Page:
To be honest, I don’t remember how it all began. Probably, that’s because my first mountaineering experience was, let’s say, like if I started with a trump card.
I’d say there were circumstances that led me to Tibet, where I ended up on Mount Kailash. To hike around this mountain is a dream for any Tibetan. This walking circuit is called ‘kora’ or ‘parikrama’.
The road to Mount Kailash took us a whole week by jeep, we spent nights in guest houses. Eventually we get to this Kailash Mountain with an absolute height of 6,638 meters, and we made a hike around it. This sacred circumambulation, or parikrama, is 53 kilometers long, it takes two nights and three days.
I remember reading Ernst Muldashev’s book ‘Searching the Gods’ City’ before this trip. I was inspired by the story of the golden plates, about samatha, the numbers 66, about sixes, about Kailash. I met a girl Sveta Pasha, she headed a travel company, they were planning an expedition to Kailash. They had one seat available and invited me to join. Then we climbed 5,500 meters with one pass. I think it was the first time I was at such a height. And it wasn’t just an ascent, but more of a spiritual journey that remained in memory as an unforgettable experience.
A few years later I went to Mont Blanc, the highest European mountain with the height of 4,809 meters. We managed to reach 4,300 meters, and it was the hardest ascent in my life, both emotionally and physically. After that, I wanted to climb the highest mountain in Africa, Kilimanjaro.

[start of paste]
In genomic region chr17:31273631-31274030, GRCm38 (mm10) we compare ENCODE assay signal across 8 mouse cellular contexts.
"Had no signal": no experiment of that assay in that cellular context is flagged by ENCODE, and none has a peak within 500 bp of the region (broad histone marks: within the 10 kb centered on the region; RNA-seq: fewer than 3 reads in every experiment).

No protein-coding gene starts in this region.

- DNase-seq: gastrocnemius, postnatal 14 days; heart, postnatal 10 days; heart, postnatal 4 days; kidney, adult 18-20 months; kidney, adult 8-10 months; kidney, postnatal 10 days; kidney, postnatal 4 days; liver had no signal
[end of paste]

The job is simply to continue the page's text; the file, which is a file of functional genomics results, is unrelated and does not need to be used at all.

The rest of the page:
In 2013, I went to Kilimanjaro, whose height is 5,881 meters. The climb was relatively easy and the views were beautiful. Then, naturally, after the highest mountain in Europe, the highest mountain in Africa, the highest mountain in Tibet, I wanted to climb Everest. I even started training with the group that was going to climb Mount Everest with a Russian filmmaker Valdis Pelsh. And then my close friend and spiritual mentor told me that I shouldn’t go. I hesitated if I should go there as there was a certain risk and in the end I decided to follow the advice and canceled the expedition. When the group came there preparing for the climb, a huge earthquake started, with many people died in the region. Fortunately, no one from the group I was supposed to go with, was injured. But climbing was banned that year.
In general, I want to say that mountaineering gives you an amazing feeling, because after you’ve reached the summit, you feel like you’ve got some kind a ‘shield’ or ‘protective cover’. Mountains give you so much energy that you feel protected from everything bad in the world. After climbing, for a while you feel harmony and peace, and then, unfortunately, all this gradually vanishes.